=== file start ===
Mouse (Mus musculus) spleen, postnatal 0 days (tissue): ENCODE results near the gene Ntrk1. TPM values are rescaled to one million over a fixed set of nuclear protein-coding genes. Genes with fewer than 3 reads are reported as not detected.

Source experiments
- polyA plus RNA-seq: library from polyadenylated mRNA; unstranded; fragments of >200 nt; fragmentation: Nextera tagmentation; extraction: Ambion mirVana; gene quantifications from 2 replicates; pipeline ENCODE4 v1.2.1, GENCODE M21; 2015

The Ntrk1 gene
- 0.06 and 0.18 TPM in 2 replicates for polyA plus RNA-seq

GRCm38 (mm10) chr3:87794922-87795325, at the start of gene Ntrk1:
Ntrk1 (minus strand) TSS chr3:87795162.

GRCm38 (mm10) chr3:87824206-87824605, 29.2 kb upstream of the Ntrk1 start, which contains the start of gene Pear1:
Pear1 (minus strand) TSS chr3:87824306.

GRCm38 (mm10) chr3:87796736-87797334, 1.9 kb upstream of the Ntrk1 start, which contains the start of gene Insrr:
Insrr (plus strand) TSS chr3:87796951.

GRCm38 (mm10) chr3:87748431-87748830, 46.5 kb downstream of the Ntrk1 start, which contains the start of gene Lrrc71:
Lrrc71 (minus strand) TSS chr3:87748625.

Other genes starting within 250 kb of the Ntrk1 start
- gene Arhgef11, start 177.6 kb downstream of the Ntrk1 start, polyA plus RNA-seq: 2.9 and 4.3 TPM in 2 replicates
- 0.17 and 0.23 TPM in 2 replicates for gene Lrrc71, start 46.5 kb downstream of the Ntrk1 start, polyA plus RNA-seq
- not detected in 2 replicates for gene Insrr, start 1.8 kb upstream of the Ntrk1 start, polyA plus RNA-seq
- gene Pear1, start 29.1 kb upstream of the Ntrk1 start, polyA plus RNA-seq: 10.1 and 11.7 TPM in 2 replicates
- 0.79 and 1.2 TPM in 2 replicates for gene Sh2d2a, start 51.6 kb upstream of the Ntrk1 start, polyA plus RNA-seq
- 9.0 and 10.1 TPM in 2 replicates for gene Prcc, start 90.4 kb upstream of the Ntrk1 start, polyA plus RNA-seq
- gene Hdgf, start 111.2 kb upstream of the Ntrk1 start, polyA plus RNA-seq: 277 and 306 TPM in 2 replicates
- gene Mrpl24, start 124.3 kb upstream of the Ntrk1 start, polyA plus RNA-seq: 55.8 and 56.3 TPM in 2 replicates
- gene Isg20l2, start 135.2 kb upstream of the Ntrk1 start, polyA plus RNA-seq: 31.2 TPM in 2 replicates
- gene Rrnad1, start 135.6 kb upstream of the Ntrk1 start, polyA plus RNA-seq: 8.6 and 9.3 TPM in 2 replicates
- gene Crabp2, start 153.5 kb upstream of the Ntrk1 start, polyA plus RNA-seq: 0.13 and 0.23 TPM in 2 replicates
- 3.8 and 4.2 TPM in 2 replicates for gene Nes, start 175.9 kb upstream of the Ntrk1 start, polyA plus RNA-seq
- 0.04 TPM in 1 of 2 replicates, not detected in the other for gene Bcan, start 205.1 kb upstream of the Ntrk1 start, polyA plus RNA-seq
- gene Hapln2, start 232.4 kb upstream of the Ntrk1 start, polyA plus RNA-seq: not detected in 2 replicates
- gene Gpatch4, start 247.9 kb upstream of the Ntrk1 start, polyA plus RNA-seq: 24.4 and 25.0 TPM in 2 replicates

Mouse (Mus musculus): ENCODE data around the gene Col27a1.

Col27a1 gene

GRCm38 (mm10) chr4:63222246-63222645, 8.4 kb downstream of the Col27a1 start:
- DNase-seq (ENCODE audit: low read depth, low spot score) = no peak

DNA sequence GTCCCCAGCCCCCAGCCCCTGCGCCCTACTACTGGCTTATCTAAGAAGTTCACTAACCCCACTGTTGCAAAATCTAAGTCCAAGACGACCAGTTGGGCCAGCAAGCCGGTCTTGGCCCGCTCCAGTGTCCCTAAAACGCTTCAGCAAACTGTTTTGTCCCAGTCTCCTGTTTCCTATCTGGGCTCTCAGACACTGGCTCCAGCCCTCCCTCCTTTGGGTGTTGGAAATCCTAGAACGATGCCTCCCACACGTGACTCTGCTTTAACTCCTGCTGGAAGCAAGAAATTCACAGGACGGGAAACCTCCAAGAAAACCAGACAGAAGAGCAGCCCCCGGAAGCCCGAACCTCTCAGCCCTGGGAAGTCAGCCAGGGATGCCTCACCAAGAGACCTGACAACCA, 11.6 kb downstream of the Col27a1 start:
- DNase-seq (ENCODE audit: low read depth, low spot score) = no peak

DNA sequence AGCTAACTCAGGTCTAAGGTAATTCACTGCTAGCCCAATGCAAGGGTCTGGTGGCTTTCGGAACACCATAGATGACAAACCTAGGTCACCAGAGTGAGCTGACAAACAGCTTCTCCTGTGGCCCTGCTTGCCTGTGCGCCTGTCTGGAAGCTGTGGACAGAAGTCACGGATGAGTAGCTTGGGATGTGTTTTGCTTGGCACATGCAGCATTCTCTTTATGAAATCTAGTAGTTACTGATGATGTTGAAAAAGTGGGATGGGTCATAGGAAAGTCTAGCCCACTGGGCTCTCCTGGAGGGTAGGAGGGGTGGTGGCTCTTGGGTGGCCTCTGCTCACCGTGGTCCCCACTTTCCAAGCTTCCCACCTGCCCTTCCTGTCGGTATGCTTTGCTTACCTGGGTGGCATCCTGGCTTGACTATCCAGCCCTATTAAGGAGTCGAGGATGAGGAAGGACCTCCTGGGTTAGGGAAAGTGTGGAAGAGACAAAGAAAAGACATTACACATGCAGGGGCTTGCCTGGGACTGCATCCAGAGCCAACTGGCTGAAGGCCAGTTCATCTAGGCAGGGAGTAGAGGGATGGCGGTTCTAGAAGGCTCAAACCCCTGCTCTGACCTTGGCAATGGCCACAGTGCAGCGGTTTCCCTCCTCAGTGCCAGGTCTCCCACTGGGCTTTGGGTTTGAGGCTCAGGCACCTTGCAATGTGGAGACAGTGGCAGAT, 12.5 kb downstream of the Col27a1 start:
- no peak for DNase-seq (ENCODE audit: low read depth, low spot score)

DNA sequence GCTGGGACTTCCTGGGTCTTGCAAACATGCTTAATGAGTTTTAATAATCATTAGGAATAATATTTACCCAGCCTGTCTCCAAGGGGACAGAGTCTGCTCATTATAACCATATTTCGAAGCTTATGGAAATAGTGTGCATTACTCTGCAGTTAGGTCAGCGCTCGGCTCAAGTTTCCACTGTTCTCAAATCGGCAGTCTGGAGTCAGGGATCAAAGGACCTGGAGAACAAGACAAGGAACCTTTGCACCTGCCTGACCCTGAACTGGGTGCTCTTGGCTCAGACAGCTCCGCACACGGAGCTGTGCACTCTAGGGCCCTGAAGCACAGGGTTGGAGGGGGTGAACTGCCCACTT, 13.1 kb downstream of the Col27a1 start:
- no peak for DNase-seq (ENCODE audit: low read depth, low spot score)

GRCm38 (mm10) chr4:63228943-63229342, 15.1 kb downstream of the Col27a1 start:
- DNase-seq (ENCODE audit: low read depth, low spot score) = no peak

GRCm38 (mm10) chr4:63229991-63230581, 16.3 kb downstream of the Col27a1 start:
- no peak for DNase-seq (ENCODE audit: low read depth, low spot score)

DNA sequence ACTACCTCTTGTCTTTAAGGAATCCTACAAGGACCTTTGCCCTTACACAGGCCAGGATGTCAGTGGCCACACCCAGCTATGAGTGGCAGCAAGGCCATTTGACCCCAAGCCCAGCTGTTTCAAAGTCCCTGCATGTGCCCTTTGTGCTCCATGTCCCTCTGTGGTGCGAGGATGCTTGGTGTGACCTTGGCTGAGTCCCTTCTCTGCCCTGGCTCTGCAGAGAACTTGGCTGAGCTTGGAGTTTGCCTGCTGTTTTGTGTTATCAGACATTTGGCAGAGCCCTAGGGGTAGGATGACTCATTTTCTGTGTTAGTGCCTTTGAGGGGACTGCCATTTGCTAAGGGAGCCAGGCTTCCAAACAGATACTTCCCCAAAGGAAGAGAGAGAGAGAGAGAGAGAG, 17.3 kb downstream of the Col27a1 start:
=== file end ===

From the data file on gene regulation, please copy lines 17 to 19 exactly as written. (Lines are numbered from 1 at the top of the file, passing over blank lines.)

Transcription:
- not detected in 2 replicates for gene Insrr, start 1.8 kb upstream of the Ntrk1 start, polyA plus RNA-seq
- gene Pear1, start 29.1 kb upstream of the Ntrk1 start, polyA plus RNA-seq: 10.1 and 11.7 TPM in 2 replicates
- 0.79 and 1.2 TPM in 2 replicates for gene Sh2d2a, start 51.6 kb upstream of the Ntrk1 start, polyA plus RNA-seq